He’s the highest ranked squash player in Canada for kids under 13, but Jake Beck has a sort of ho-hum attitude to the sport he dominates.
To maintain his interest, he plays up, competing in tournaments against youngsters in the Under-15 grouping. But even with the added challenge, he sometimes feels he’d rather be doing something else.
“I was pretty unenthusiastic this year, but the years before I was enthusiastic,” Beck, 12, said on the phone from his home in North York.
Other sports, particularly soccer, interest him more than squash these days, though during the squash season, which has pretty much wound up until September, he was able to maintain his concentration.
At the Canadian Junior Championship last month, he fell behind in the best-of-five final two games to nothing and trailed in the third, 7-3, before turning the match around. He won the third game 10-9 and then went on to dominate games four and five to win the title, 3-2.
“I usually beat him badly,” Beck said of his championship match opponent.
So what happened in the final?
“I just woke up when I was down two. I underestimated him.”
Playing close matches is a talent Beck seems to be cultivating. It’s what his father, Harvey, calls “a parent heart-stopper.”
In December, Jake advanced to the finals of the Canadian Junior Open and fell behind 2-0 in games to an opponent from Mexico. Game 5 went right down to the wire, but it was a match Jake couldn’t pull out. He lost 9-7 in Game 5 and 3-2 overall.
A year before at the 2007 Canadian Junior Championship – Jake’s first year in the age group – he lost in the final 3-2. Game 5 was decided in extra points, 10-9. For the drama value alone, Beck’s games should be on TSN.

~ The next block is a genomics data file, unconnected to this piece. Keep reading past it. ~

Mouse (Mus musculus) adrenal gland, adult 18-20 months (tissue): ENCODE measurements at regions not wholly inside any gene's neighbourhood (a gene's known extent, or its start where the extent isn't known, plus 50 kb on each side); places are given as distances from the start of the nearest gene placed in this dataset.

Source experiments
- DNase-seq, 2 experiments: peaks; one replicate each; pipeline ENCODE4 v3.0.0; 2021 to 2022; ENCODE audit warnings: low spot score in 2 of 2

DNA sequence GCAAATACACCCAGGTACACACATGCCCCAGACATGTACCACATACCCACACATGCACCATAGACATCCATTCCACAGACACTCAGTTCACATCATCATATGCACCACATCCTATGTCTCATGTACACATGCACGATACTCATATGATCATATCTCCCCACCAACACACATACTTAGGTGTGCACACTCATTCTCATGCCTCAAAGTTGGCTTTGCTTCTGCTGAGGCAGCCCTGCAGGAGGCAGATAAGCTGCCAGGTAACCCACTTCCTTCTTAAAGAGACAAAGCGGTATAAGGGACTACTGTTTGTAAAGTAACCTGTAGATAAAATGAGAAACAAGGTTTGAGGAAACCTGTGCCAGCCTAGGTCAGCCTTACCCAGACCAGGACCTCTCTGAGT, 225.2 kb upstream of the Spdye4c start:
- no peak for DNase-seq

He had an easier time of it last December when he travelled to Edinburgh for the Scottish Junior Open for boys under 13. He won that tournament rather easily, but the follow-up British Open in Sheffield was another matter. He finished in 17th place in a tournament he’d rather forget about.
“I could have done better,” he said.
Beck has been playing recreational squash since he was six and competitively for the last three years. Harvey is a recreational player and older brother, Aaron, 14, is ranked third in Ontario in the under-15 category.
Jake calls himself a natural athlete who loves to compete. On the squash court, “I rely on speed and stamina, and on my hands for drop shots and fake shots.”
One of his coaches, Mike Way, calls Jake “an independent spirit who marches to his own drumbeat.
“He’s first of all a great little athlete, so he’s fit and he’s fast. Coupled with that, he’s very determined. He’s the most creative squash player, so he does things Jake’s way. He doesn’t always do things the coach’s way.”
One unorthodox shot Jake seems to have mastered is a cross-court drop from the back court. “It’s a risky shot, but right now at his level, it’s working,” Way said.
“As he grows, he will have to learn to be a more disciplined player, but that creativity will serve him well. But he’s going to have to make those choices wiser and make creativity work for him.”
As the summer looms ahead, Jake is turning his attention to the other sports he enjoys. He’s a midfielder and back up goalie for North York Cosmos rep team, and he’s on his school’s track and field and cross-country teams. Oh, and he’s also played for the school’s badminton and tennis teams.
Jake attends St. Andrews Junior High School as part of its program for high-performing athletes.
“I’m a really good natural athlete,” he said. “I’m able to learn. I’m not a crazy-hard worker. It’s mostly my natural athleticism.”
Given that he trains six days a week during the squash season (September to April) and nine times a week before big tournaments, it looks like he’s got a different definition of hard work than most.
With all that training and natural talent, his goal to compete in the Canada Games when he’s 16 appears well within reach.